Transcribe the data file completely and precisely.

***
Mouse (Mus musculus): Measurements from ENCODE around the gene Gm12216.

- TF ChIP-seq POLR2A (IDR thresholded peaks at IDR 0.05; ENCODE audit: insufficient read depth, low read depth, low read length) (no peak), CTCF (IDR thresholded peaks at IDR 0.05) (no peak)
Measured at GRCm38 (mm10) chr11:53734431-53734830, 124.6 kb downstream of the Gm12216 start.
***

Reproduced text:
Mouse (Mus musculus): Measurements from ENCODE around the gene Gm12216.

- TF ChIP-seq POLR2A (IDR thresholded peaks at IDR 0.05; ENCODE audit: insufficient read depth, low read depth, low read length) (no peak), CTCF (IDR thresholded peaks at IDR 0.05) (no peak)
Measured at GRCm38 (mm10) chr11:53734431-53734830, 124.6 kb downstream of the Gm12216 start.